Being a contractor may mean higher take home pay, more flexibility and better work life balance. However, to move from permanent employment to a contractor, needs consideration and planning and the decision shouldn’t be taken lightly. With IR35 legislation being tightened by the government, there are key considerations to make before you switch from being an employee to a contractor.
Should I move from permanent employment to contracting?
There are many benefits of being self-employed, contracting or freelancing. The most common question we are asked is ‘Is it better to be employee or contractor?’ Below are just some of the benefits of being a contractor.
- The ability to earn more take home pay.
- Better work-life balance.
- Added experience
- More variety
- More freedom
Read our blog ‘contractor or employee, what’s the best option?’ for more information.
How do I switch from being an employee to a contractor?
Before you decide to switch think about the following things:
- Understand your own reasons for wanting to switch from employment to contracting.
- Research your role and the industry.
- Have a clear plan for transition and beyond.
- Build your networks.
- Test contracting on a small scale if possible.
- Assess the risks around your finances.
- Get organised.
What is better Limited company or umbrella company?
Under the umbrella solution you become an employee of the umbrella company and are paid through PAYE. You’ll need to submit timesheets and expense details on a weekly or monthly basis to the umbrella company. The umbrella company will then invoice the end client or the agency and pay you a salary after deducting income tax, national insurance, and their margin for the services.
This solution is ideal for contractors and freelancers who are starting out or planning to work on shorterassignments. It involves less paperwork as the umbrella company takes care of the administration hassleas you are employed by them.
A limited company is your own personal service company that you can incorporate to run your business. To incorporate you need to register the company with Companies House, register for various taxes with HMRC, setup a business bank account and organise insurance cover. The limited company has statutory and financial obligations and is a separate legal entity from you. As a limited company director, you’ll be responsible for submitting all the relevant tax and business documents toHMRC and Companies House.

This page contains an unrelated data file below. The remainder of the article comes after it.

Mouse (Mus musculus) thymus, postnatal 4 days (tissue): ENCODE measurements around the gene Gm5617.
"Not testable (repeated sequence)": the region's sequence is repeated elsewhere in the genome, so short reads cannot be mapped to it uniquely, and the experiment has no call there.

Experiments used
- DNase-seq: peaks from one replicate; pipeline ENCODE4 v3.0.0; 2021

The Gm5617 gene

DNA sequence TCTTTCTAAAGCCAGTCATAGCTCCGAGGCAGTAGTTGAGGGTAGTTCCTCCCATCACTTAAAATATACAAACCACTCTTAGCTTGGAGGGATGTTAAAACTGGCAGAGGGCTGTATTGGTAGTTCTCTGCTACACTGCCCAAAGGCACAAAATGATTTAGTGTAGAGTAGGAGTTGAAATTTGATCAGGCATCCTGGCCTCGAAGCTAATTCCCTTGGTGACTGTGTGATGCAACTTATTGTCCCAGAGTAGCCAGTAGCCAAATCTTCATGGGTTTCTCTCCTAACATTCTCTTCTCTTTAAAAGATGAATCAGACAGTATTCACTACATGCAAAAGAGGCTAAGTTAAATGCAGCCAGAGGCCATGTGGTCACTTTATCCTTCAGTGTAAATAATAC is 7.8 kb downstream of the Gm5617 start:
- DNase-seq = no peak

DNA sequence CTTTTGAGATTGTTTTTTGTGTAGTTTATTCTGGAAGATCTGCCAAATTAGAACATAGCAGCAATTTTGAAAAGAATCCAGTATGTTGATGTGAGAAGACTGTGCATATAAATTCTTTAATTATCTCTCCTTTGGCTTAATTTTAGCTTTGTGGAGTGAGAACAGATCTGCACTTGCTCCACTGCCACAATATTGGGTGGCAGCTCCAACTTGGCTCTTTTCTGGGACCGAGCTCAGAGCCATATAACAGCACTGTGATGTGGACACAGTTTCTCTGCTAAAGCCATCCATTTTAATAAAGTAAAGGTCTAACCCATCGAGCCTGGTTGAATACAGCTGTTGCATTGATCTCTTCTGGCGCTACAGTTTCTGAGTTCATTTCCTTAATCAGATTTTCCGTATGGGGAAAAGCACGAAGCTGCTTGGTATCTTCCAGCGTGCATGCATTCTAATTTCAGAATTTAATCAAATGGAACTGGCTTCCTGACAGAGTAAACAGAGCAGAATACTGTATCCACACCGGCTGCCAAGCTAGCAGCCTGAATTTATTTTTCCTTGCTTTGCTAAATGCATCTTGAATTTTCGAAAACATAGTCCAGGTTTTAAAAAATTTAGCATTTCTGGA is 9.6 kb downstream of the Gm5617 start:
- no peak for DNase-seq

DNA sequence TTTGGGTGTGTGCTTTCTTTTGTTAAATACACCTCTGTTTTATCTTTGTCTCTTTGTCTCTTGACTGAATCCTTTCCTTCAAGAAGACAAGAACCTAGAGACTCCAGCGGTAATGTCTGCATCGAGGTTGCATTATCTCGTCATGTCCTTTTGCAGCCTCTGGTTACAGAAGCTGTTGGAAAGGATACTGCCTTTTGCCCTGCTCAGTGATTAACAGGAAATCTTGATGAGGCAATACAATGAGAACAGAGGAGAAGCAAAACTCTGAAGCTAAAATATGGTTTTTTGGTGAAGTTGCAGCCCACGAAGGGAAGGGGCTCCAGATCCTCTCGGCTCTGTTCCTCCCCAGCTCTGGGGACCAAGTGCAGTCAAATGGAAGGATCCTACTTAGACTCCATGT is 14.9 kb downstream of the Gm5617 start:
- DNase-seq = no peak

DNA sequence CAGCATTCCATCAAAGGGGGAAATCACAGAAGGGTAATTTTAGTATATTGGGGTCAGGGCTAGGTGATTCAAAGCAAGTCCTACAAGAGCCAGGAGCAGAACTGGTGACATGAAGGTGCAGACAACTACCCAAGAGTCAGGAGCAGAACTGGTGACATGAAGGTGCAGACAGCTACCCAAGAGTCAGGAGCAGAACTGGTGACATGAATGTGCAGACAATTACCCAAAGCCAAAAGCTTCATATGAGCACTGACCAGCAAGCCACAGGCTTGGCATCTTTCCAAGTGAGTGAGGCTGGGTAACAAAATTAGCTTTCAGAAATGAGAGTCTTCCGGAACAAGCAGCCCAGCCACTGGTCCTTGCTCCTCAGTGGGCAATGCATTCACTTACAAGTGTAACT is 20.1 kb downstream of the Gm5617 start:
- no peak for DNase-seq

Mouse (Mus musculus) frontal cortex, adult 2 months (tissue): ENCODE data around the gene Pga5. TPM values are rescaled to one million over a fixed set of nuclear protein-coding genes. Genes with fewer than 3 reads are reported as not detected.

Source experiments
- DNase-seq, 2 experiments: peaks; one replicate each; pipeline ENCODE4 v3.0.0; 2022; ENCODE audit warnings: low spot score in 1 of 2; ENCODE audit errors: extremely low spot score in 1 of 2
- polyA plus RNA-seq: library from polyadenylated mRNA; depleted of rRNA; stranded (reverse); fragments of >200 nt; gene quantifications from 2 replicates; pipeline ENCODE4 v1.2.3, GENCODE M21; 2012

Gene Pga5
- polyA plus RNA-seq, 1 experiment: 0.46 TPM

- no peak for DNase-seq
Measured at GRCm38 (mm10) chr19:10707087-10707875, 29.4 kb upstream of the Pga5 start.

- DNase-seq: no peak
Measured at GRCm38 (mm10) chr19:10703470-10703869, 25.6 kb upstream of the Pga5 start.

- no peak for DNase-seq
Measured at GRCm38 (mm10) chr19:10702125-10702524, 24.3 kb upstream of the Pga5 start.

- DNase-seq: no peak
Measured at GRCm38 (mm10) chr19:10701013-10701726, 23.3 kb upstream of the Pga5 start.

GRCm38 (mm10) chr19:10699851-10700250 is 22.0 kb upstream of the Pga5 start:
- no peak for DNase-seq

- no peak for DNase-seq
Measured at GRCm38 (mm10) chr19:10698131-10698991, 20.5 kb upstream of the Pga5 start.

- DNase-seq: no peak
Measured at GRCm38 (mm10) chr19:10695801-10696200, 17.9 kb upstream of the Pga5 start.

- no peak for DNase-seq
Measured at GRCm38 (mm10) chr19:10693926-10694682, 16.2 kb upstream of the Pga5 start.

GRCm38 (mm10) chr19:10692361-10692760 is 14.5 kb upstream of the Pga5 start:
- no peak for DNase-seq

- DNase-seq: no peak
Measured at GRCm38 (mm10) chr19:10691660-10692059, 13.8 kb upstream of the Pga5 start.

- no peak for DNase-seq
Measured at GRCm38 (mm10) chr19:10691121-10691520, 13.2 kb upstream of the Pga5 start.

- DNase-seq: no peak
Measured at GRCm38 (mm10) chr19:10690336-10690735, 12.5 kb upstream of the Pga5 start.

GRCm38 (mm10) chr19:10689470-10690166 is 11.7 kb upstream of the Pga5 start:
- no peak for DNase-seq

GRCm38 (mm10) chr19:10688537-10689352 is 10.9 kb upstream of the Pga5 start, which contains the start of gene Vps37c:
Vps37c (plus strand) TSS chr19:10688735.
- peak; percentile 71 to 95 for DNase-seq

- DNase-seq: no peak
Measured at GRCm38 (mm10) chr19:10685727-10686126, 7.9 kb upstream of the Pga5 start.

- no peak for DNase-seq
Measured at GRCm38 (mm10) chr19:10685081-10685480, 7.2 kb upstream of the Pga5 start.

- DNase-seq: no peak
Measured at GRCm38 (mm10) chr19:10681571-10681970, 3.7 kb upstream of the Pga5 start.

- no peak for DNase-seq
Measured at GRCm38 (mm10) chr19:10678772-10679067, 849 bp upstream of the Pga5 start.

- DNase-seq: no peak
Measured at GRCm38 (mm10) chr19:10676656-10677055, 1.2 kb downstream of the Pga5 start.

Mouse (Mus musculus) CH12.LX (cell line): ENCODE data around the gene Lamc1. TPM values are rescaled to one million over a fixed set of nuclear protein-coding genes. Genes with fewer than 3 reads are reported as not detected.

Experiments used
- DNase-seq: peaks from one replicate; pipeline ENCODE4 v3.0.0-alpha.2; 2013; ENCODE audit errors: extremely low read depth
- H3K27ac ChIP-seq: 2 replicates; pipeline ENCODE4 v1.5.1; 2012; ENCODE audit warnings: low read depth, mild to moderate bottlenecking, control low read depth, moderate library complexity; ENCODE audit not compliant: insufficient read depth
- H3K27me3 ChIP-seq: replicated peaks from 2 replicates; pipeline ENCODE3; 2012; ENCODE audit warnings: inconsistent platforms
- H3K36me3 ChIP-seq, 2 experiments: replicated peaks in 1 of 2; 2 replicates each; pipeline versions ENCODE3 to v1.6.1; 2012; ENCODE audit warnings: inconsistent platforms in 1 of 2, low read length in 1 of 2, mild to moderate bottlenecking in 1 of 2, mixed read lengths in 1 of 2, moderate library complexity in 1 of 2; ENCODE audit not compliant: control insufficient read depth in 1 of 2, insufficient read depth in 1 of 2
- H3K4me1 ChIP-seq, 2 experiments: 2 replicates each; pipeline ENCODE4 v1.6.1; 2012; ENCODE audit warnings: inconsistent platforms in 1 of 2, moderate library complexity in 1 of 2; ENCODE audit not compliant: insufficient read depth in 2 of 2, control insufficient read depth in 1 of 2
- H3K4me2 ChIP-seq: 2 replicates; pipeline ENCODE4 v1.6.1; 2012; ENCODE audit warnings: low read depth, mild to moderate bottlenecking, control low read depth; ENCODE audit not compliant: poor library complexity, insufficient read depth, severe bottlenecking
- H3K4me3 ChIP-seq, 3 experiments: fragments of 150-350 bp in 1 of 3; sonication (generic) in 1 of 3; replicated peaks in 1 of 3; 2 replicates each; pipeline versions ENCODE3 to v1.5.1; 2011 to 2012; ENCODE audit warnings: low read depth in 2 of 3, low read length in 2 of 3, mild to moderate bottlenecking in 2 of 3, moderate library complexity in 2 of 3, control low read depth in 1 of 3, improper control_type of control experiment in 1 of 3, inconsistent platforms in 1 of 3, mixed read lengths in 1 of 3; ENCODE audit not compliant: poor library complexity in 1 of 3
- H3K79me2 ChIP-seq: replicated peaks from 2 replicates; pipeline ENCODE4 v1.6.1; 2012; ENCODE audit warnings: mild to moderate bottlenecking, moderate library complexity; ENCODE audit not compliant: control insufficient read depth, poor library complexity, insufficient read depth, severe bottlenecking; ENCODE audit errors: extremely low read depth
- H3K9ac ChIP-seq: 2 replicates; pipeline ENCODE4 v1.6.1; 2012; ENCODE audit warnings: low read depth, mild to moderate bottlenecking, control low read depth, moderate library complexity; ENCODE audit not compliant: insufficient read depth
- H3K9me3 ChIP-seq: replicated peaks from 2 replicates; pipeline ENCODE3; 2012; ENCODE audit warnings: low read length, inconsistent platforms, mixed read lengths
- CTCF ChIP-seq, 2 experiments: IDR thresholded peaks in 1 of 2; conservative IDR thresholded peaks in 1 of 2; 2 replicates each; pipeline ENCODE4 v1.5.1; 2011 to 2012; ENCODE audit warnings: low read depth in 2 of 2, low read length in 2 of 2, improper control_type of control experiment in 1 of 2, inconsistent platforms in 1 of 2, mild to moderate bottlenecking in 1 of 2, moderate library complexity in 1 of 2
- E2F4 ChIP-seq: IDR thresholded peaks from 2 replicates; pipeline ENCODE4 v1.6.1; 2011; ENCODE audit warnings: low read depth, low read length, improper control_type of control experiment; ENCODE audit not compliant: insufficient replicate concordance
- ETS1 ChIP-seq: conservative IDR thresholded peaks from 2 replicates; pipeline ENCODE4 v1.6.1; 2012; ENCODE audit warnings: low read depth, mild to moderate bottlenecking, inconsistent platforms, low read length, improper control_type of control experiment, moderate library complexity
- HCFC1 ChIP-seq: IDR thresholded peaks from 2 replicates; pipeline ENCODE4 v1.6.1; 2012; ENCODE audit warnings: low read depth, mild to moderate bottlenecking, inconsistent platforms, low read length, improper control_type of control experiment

Running a limited company requires added commitment because of the statutory responsibilities and is suitable for contractors and freelancers who have a contract for more than 6 months and are earning at least £15 per hour.
Use our online tool to help you choose whether to operate under an umbrella company or set up a limited company.
How do I transition from employee to contractor?
If you decide that contracting is right for you then there several things you need to do to make sure the transition from employee to contractor is a smooth one.
1) Establish your IR35 status
When you find a contract and before you sign your contract, you should establish whether the contract is inside or outside of IR35. IR35 rules changed in April 2021 but here are some key factors used by HMRC when establishing whether your contract is outside of IR35 rules.